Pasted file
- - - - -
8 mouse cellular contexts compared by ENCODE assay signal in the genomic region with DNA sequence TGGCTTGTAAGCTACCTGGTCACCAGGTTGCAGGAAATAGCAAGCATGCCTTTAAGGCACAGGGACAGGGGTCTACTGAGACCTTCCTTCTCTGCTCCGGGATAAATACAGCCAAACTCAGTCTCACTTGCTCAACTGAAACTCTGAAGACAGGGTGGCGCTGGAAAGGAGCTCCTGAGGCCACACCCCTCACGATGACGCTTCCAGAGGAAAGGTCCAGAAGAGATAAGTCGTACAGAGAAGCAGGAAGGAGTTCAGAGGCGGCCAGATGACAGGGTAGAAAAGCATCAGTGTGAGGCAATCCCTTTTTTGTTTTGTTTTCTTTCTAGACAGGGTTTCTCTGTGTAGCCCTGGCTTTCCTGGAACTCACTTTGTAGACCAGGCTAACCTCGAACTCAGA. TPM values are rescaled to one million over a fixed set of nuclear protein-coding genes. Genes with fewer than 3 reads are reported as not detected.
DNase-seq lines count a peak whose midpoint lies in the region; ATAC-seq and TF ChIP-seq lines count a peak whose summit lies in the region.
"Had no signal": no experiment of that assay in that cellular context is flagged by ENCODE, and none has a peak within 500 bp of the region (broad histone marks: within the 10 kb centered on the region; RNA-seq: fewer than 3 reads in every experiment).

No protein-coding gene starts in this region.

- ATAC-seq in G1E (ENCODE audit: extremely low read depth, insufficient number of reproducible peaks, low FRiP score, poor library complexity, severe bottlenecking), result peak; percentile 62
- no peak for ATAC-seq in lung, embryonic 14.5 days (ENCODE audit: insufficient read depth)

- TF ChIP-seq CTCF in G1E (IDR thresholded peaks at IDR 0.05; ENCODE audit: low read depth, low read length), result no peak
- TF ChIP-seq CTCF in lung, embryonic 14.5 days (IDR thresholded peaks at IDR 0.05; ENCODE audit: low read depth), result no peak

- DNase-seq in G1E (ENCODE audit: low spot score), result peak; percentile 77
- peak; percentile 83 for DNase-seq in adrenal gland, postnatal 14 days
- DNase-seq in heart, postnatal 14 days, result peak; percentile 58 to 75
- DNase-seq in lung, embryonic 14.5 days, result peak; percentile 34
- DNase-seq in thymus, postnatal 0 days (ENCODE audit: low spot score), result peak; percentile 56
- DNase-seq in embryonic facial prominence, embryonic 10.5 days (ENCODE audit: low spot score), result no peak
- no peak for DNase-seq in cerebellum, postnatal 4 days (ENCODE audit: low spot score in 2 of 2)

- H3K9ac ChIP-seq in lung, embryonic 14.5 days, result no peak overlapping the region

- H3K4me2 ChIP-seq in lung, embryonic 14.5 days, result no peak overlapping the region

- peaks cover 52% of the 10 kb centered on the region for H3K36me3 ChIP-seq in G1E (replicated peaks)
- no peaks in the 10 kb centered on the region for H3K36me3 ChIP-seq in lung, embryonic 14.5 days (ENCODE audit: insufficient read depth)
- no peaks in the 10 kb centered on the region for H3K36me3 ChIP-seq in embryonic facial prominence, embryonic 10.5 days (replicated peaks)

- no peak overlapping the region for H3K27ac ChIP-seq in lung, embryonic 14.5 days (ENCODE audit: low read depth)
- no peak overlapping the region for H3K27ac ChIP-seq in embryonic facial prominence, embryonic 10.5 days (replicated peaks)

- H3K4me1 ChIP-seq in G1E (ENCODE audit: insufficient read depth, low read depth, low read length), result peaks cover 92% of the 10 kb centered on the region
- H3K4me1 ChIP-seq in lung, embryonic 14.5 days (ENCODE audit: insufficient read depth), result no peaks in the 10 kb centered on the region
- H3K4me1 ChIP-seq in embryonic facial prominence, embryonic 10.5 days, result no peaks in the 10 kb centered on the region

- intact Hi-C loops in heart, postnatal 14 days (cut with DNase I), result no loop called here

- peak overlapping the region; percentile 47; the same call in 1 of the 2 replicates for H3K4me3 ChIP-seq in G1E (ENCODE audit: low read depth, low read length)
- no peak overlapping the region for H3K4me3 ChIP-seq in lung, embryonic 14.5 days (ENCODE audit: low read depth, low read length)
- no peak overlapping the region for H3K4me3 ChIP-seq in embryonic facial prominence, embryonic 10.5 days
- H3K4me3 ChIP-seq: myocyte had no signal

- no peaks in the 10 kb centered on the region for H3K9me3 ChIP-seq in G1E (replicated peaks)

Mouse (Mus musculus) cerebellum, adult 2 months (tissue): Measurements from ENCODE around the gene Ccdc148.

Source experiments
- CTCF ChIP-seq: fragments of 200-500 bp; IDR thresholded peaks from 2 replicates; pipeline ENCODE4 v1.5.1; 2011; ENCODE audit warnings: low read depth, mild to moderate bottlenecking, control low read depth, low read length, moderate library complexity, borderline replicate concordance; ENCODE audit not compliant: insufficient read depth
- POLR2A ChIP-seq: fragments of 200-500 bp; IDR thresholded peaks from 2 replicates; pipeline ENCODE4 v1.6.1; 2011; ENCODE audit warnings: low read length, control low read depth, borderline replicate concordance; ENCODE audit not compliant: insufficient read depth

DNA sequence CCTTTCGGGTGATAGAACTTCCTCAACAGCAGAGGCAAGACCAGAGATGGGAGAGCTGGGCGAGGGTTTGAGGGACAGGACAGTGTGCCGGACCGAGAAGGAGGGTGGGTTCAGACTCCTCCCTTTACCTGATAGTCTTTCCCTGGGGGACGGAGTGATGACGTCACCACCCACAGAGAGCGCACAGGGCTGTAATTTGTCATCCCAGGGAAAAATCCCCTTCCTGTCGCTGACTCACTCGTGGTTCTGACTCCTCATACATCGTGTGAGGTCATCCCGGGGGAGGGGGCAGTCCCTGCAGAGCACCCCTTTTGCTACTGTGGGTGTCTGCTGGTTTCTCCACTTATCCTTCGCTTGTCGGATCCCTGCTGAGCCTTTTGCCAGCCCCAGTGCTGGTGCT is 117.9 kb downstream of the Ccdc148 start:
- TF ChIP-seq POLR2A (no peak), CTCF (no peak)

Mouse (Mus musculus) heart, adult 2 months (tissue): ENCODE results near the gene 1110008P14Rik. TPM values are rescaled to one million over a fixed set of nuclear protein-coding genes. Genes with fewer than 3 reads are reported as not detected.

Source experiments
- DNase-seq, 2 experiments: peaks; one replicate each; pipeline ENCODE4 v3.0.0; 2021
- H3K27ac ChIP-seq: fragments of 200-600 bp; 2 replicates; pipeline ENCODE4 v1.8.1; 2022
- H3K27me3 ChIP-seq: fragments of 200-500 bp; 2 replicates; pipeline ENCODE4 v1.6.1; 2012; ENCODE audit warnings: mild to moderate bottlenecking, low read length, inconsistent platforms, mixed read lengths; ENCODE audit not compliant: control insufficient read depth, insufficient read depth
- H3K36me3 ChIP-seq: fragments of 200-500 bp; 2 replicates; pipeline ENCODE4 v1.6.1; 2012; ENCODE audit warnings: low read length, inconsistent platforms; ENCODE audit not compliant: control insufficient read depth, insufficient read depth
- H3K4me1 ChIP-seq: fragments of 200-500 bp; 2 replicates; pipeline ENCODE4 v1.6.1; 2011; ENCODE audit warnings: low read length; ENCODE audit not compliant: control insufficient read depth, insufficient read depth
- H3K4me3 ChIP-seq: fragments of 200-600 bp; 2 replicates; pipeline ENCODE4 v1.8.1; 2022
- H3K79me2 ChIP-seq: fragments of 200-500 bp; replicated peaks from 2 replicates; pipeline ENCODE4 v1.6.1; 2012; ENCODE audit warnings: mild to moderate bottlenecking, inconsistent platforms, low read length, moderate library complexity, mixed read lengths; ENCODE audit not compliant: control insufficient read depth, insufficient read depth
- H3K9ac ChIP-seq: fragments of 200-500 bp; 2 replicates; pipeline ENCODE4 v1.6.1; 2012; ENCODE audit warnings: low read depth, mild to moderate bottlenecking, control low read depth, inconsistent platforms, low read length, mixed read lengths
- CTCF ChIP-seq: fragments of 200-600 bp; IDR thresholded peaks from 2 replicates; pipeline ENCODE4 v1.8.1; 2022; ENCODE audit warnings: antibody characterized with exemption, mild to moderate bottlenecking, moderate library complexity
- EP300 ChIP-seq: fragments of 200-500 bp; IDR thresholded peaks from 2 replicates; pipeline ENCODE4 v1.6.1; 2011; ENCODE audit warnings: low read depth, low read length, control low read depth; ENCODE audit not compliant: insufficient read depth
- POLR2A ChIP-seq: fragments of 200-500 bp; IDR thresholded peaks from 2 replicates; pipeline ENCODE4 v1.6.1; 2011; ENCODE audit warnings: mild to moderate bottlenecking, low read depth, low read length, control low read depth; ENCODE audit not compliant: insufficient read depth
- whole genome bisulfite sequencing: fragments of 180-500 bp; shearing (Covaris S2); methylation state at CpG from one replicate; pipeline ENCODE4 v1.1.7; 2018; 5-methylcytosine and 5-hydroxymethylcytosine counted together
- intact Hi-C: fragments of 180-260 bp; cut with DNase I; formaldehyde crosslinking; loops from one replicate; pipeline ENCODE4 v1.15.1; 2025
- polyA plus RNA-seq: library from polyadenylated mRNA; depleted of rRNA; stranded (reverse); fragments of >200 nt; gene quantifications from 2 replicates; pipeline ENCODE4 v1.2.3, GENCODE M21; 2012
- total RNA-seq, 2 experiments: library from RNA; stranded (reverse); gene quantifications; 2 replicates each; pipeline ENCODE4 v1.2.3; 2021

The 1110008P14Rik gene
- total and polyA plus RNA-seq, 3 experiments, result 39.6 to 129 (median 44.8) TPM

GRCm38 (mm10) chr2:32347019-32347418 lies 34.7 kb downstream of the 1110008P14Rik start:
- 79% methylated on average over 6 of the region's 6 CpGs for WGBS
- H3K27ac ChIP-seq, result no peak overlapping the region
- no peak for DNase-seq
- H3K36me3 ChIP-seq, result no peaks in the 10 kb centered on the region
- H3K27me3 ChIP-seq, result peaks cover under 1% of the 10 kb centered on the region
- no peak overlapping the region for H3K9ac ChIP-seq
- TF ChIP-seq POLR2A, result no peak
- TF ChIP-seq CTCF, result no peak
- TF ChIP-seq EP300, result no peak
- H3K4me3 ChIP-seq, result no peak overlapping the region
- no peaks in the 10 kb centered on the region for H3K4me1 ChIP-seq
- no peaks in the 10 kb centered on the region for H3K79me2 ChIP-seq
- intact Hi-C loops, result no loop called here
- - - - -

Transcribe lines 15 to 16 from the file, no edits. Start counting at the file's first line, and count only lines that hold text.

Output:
- no peak for DNase-seq in cerebellum, postnatal 4 days (ENCODE audit: low spot score in 2 of 2)

- H3K9ac ChIP-seq in lung, embryonic 14.5 days, result no peak overlapping the region